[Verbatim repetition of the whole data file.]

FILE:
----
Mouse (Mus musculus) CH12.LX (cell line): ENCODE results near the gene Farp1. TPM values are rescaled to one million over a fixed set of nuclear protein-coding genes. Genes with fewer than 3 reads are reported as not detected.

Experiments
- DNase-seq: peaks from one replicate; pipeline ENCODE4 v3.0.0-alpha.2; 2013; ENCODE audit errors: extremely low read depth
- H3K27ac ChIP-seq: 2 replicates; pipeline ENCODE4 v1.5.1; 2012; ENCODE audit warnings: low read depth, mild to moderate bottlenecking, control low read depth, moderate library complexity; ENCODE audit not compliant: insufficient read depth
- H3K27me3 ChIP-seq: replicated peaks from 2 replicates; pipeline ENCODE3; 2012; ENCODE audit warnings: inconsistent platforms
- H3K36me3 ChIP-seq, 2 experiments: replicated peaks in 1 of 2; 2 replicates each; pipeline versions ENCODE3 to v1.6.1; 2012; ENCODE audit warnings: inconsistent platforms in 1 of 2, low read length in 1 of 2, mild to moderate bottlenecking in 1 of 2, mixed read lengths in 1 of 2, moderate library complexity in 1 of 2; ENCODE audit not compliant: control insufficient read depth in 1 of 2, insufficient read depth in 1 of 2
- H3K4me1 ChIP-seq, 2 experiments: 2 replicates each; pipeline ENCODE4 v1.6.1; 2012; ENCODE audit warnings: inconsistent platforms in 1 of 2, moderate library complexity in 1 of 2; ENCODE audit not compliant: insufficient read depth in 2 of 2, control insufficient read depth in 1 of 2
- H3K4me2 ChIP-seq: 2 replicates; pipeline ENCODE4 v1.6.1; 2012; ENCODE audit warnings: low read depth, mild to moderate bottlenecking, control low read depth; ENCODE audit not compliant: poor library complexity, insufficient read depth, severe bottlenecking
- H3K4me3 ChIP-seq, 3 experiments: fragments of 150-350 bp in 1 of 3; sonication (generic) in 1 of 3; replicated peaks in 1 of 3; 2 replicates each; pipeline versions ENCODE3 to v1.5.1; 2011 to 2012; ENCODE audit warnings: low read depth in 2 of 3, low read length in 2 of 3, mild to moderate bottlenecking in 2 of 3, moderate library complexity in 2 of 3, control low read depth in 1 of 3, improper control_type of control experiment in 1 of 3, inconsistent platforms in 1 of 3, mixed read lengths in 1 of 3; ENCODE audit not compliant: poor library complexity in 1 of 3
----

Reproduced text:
Mouse (Mus musculus) CH12.LX (cell line): ENCODE results near the gene Farp1. TPM values are rescaled to one million over a fixed set of nuclear protein-coding genes. Genes with fewer than 3 reads are reported as not detected.

Experiments
- DNase-seq: peaks from one replicate; pipeline ENCODE4 v3.0.0-alpha.2; 2013; ENCODE audit errors: extremely low read depth
- H3K27ac ChIP-seq: 2 replicates; pipeline ENCODE4 v1.5.1; 2012; ENCODE audit warnings: low read depth, mild to moderate bottlenecking, control low read depth, moderate library complexity; ENCODE audit not compliant: insufficient read depth
- H3K27me3 ChIP-seq: replicated peaks from 2 replicates; pipeline ENCODE3; 2012; ENCODE audit warnings: inconsistent platforms
- H3K36me3 ChIP-seq, 2 experiments: replicated peaks in 1 of 2; 2 replicates each; pipeline versions ENCODE3 to v1.6.1; 2012; ENCODE audit warnings: inconsistent platforms in 1 of 2, low read length in 1 of 2, mild to moderate bottlenecking in 1 of 2, mixed read lengths in 1 of 2, moderate library complexity in 1 of 2; ENCODE audit not compliant: control insufficient read depth in 1 of 2, insufficient read depth in 1 of 2
- H3K4me1 ChIP-seq, 2 experiments: 2 replicates each; pipeline ENCODE4 v1.6.1; 2012; ENCODE audit warnings: inconsistent platforms in 1 of 2, moderate library complexity in 1 of 2; ENCODE audit not compliant: insufficient read depth in 2 of 2, control insufficient read depth in 1 of 2
- H3K4me2 ChIP-seq: 2 replicates; pipeline ENCODE4 v1.6.1; 2012; ENCODE audit warnings: low read depth, mild to moderate bottlenecking, control low read depth; ENCODE audit not compliant: poor library complexity, insufficient read depth, severe bottlenecking
- H3K4me3 ChIP-seq, 3 experiments: fragments of 150-350 bp in 1 of 3; sonication (generic) in 1 of 3; replicated peaks in 1 of 3; 2 replicates each; pipeline versions ENCODE3 to v1.5.1; 2011 to 2012; ENCODE audit warnings: low read depth in 2 of 3, low read length in 2 of 3, mild to moderate bottlenecking in 2 of 3, moderate library complexity in 2 of 3, control low read depth in 1 of 3, improper control_type of control experiment in 1 of 3, inconsistent platforms in 1 of 3, mixed read lengths in 1 of 3; ENCODE audit not compliant: poor library complexity in 1 of 3